It’s February and the lakes are frozen but not for long! Spring has been coming earlier each year and there is little doubt that the weather will be getting warm very soon. Warm weather means paddleboarding season is coming back in full swing. Personally, I can’t wait, because it means I can snowboard AND paddleboard on my little lake down the street in the same week. But the best thing about getting back into the swing of paddling is rediscovering all the little twists and turns that make paddling such a hoot. Good technique is essential so here’s a few standup paddleboard tips that you can keep in the back of your mind as you get back out on the water this season.
Everyone develops their own personal style over time but it should take place within the context of a few well-regarded fundamentals. Specifically, I am talking about paddling technique, and we don’t want to start the season off with a sloppy form- it may set a bad precedent that will be harder to correct later on. Besides, who wouldn’t want to use less energy and get more power, glide and speed for their efforts?
Before we get into the actual stroke lets quickly go through the basics of how to hold a paddle and foot placement on the board. The paddle is held with one hand over the top of the handle and the other on the shaft. When you raise the paddle above your head both elbows should be squared off at a 90 degree angle, like this |_o_|. Your hands placed at this distance apart will give you maximum efficiency from of your stroke. You can even put a couple of pieces of tape in those areas to remind yourself where your lower hand should go.
Your feet provide the stability that the rest of your body relies on. They should always be at least shoulder width apart. Once you get your balance dialed in you can offset your feet a couple of inches. This will give you overall better balance and control.
There are three stages to every stroke: the catch, the stroke and the release/return. The catch happens when you put the blade of the paddle in the water. Both your arms should be extended fully with no bend in the elbows. Lean forward a little so that the blade goes into the water a little beyond the point where your arms are extended. Put the blade all the way into the water, right up to the shaft. The shaft should always be completely perpendicular to the water. If you put the paddle into the water on an angle you will push the nose of the board off of the direction that you want to go. Keeping the paddle square to the water allows the board to travel in a straight line. This means you will be able to paddle with more strokes on one side before having to switch over to the other side.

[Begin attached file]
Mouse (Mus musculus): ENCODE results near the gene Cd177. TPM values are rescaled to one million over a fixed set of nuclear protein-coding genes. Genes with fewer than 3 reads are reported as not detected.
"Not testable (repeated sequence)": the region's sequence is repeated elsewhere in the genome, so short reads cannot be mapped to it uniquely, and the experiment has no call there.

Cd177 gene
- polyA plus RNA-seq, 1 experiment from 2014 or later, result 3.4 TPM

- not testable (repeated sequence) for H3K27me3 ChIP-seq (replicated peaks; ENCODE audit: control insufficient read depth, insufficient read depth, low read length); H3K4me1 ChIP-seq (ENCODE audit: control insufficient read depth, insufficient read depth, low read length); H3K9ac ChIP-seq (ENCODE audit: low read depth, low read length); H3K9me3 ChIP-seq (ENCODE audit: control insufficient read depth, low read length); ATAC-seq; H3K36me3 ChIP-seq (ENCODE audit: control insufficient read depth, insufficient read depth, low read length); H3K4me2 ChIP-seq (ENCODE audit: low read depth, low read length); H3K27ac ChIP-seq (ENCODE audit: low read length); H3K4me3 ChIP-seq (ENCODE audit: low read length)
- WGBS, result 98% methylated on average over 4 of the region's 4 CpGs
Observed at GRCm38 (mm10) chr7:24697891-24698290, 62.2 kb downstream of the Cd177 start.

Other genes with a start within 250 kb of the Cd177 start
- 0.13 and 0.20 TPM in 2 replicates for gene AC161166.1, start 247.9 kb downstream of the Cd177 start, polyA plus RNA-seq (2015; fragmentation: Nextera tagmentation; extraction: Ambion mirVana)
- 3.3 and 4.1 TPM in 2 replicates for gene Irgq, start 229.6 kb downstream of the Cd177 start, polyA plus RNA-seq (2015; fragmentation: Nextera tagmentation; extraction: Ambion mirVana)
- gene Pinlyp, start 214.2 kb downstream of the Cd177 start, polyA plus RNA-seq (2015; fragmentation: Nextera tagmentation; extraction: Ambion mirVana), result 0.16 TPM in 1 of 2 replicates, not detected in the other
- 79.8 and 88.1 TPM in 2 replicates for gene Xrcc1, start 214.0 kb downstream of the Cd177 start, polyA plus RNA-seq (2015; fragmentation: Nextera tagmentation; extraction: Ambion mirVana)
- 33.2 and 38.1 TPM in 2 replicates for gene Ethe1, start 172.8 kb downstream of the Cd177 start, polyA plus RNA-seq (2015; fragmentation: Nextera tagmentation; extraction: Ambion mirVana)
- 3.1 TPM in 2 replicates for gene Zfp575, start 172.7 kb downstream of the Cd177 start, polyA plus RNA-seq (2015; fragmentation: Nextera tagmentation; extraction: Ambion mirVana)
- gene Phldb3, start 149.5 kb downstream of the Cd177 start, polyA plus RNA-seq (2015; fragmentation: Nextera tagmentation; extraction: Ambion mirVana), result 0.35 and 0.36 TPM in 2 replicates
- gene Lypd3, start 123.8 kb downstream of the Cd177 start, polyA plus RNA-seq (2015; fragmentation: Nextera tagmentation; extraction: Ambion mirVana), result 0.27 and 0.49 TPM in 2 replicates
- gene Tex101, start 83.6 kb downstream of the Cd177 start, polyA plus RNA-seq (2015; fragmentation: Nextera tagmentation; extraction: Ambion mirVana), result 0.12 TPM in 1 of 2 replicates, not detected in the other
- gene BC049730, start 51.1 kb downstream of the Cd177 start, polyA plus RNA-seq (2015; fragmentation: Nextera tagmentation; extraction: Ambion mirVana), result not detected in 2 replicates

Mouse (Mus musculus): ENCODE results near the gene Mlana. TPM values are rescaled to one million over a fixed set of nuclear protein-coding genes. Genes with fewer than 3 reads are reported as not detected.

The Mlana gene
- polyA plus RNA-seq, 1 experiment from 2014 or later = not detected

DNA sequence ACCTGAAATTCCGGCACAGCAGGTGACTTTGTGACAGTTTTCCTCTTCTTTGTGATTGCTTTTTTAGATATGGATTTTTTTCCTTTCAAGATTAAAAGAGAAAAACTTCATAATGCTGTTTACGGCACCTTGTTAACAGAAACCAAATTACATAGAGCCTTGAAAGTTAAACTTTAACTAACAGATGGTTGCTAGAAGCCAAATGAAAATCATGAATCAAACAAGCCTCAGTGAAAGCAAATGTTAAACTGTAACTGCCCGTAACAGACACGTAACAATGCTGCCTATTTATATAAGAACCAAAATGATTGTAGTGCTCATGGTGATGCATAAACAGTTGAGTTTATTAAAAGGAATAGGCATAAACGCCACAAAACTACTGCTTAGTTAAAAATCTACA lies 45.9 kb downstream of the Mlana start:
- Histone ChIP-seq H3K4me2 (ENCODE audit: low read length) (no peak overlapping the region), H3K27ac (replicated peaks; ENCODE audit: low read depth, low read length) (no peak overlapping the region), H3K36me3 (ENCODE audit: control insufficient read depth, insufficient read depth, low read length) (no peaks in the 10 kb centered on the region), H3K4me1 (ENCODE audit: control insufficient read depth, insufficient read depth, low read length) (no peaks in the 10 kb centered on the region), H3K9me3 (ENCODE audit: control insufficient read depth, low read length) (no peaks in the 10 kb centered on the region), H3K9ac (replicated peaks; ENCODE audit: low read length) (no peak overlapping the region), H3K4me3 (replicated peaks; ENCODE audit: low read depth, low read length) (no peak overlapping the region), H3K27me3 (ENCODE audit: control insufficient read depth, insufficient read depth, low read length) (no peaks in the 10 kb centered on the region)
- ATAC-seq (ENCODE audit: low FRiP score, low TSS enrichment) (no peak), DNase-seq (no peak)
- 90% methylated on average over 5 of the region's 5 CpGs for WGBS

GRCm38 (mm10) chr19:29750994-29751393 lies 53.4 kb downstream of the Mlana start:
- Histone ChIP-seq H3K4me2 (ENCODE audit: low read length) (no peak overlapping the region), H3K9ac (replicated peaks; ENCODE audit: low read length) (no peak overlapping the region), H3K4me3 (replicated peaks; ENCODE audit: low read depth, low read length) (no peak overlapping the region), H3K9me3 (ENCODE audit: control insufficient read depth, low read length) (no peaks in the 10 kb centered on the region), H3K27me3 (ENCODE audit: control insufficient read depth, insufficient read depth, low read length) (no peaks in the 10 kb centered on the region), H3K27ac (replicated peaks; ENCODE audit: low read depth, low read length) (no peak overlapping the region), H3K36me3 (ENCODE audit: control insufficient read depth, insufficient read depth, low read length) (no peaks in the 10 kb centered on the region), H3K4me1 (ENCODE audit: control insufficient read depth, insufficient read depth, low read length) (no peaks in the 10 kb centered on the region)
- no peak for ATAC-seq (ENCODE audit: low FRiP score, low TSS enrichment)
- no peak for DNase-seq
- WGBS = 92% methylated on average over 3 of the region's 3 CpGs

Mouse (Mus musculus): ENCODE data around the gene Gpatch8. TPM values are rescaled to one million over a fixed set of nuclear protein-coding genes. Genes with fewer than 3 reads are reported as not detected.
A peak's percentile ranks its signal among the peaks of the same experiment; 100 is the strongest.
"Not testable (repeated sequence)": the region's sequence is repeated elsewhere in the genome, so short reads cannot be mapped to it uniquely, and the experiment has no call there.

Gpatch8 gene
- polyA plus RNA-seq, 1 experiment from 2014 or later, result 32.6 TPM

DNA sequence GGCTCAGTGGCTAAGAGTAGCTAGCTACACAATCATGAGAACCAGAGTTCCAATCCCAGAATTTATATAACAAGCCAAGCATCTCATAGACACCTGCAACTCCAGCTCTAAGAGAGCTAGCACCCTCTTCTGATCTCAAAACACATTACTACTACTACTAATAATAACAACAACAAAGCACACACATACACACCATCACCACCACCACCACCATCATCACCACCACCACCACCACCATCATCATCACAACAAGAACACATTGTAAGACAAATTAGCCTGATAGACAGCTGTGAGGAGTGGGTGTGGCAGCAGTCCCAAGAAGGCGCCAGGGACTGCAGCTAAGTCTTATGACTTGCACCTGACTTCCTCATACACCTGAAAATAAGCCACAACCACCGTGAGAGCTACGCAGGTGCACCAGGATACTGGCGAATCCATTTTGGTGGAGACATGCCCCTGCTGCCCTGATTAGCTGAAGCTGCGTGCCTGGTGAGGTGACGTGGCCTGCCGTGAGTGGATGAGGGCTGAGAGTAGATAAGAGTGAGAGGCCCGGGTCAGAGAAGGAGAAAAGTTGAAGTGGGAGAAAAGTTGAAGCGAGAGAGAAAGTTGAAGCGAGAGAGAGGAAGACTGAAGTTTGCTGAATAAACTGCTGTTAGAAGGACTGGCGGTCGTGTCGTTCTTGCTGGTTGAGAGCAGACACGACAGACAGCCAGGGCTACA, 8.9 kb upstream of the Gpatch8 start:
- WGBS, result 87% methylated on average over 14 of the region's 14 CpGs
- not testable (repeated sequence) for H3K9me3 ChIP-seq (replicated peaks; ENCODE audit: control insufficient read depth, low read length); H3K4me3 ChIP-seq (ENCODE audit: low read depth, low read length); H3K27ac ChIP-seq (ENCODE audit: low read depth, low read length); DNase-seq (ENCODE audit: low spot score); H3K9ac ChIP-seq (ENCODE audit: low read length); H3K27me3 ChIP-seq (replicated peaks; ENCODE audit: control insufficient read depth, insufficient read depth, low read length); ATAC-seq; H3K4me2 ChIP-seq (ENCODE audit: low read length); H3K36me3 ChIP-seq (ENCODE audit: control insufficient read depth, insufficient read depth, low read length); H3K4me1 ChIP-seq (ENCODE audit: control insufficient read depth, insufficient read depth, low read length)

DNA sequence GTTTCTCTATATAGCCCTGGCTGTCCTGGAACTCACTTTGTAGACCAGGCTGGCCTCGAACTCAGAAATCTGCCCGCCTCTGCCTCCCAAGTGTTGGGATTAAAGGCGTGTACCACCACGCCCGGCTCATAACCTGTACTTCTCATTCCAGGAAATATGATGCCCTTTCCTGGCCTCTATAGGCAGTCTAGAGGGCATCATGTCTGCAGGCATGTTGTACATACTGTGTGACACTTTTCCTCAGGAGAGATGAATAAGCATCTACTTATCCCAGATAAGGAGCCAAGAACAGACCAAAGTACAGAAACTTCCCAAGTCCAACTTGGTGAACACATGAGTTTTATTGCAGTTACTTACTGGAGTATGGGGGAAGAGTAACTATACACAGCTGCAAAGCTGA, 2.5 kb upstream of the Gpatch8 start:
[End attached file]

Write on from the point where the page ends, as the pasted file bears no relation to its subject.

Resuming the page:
Here’s a nice short video on using your core muscles to paddle.
The stroke begins when the blade is fully submerged in the water. With your knees slightly bent, pull the paddle evenly with both arms extended along the side of the board (also known as the rail). When you begin to pull the paddle through the water slowly twist your torso in the direction that your hands are moving. This action engages the core muscles of your body and greatly reduces the stress on your shoulders and arms. Every stroke should involve turning your torso. It will add more power and allow you to paddle longer and faster without getting overly fatigued.
The release and return happen when the blade of the paddle travels just past your heels. Any stroke that goes beyond that point (past the heels) instantly becomes counterproductive because all of the energy that moves the board forward is harvested in front of the feet. As your blade begins to approach your feet gently turn the handle inward and drop your top hand towards the board. The blade will release from the water and slide out without any resistance. You should be able to feel the release happening if done correctly. Once the blade is out of the water keep it turned so that the leading edge is facing forward. This will greatly reduce any wind resistance that would slow you down. Once both of your arms are fully extended again, turn the paddle back so that the face of the blade is fully open and begin your next stroke.
One more thing, paddleboards have curved sides. The waist juts out farther than the nose. If you pull the paddle along the contour of the board your stroke will be in the shape of an arc. This will cause the board to turn off course. To compensate, start your stroke slightly away from the nose of the board and pull it back in a straight line towards your feet. This will help will help you keep your course.
So there are a few things to think about when you get back on your paddleboard after the ice thaws and the warm winds arrive. Check out our blog for upcoming standup paddleboarding tips and all kinds of other fun SUP and snowboard stuff. Looking forward to seeing everyone out on the water again this year!
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